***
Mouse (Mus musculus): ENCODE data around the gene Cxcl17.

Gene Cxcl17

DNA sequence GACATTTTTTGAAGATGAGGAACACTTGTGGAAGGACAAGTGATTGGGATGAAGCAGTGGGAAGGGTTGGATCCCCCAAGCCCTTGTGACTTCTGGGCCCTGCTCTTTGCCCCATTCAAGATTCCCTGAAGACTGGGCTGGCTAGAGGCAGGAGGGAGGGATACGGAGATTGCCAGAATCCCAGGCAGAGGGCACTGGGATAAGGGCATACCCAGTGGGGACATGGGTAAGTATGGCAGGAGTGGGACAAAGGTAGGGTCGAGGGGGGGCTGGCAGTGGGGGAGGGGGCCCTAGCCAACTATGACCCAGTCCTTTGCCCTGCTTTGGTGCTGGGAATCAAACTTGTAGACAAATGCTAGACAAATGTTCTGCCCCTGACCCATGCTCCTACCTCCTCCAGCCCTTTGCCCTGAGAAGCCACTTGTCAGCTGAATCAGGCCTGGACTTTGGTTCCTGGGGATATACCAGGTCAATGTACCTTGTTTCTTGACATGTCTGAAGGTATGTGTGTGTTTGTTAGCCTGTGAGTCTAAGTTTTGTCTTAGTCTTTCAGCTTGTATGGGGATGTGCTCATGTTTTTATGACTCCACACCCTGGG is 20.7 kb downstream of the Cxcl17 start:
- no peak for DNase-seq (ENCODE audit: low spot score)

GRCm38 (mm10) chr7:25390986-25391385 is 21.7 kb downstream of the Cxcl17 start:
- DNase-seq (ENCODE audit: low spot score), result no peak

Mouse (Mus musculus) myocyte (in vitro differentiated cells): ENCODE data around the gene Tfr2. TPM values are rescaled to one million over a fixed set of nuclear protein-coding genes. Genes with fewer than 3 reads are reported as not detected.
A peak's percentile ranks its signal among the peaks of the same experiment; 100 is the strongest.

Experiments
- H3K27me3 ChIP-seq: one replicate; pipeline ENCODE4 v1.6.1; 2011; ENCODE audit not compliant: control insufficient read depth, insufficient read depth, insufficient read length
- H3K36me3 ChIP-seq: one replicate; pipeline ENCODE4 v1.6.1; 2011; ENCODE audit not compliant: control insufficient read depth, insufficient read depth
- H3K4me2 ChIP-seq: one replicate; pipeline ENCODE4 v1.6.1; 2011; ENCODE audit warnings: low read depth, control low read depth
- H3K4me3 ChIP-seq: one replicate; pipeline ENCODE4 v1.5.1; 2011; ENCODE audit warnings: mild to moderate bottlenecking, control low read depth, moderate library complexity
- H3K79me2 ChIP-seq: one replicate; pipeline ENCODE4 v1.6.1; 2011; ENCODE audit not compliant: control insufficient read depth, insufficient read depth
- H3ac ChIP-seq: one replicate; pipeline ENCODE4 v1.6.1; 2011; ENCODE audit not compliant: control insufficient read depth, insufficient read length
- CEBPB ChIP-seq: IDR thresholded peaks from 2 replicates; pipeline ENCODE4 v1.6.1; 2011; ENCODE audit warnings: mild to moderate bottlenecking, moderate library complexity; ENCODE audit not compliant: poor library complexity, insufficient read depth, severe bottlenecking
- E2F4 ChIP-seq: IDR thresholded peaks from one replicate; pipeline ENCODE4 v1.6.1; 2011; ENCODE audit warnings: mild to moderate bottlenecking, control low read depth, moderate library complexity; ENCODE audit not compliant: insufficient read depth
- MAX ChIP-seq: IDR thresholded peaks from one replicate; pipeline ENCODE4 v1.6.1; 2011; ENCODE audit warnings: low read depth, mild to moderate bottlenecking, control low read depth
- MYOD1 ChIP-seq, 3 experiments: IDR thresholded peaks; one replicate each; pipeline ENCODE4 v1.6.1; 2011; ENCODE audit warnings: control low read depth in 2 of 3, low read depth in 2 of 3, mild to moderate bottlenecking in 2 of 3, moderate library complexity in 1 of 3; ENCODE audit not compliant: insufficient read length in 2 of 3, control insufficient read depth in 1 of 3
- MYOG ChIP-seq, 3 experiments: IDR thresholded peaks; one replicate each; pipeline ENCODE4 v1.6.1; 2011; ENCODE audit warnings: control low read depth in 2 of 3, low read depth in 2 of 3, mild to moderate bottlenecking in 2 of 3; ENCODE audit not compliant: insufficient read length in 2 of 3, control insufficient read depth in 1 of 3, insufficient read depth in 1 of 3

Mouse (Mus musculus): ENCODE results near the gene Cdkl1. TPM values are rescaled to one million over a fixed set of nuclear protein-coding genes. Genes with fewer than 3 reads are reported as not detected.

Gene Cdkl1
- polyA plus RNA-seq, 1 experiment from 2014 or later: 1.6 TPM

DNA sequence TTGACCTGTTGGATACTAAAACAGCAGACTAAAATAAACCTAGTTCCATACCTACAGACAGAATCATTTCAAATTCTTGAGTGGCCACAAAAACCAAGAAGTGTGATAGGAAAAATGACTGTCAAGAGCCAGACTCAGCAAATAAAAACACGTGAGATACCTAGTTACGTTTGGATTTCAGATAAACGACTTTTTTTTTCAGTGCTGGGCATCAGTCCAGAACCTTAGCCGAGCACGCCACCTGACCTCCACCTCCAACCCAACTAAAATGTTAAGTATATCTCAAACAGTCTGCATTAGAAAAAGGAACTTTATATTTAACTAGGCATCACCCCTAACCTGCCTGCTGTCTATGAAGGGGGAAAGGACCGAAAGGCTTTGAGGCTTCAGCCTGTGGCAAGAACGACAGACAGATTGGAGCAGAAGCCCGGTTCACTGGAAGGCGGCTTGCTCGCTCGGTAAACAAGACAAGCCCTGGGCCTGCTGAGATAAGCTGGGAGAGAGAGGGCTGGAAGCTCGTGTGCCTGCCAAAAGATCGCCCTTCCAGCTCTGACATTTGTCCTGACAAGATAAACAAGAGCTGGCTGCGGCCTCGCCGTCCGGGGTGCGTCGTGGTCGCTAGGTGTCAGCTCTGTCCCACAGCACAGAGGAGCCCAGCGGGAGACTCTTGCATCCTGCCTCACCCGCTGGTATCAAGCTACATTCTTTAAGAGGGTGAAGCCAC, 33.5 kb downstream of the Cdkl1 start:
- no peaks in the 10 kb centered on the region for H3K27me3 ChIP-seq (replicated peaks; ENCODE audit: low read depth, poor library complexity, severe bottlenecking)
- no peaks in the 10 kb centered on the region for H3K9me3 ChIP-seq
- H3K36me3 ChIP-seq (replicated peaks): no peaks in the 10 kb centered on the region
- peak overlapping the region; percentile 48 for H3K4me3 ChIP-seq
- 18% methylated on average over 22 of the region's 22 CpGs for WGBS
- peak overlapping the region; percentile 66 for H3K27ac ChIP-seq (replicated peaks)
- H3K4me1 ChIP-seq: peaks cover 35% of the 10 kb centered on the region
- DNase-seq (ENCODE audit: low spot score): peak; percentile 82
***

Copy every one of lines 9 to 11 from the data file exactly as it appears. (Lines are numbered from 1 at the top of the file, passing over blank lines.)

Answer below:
Experiments
- H3K27me3 ChIP-seq: one replicate; pipeline ENCODE4 v1.6.1; 2011; ENCODE audit not compliant: control insufficient read depth, insufficient read depth, insufficient read length
- H3K36me3 ChIP-seq: one replicate; pipeline ENCODE4 v1.6.1; 2011; ENCODE audit not compliant: control insufficient read depth, insufficient read depth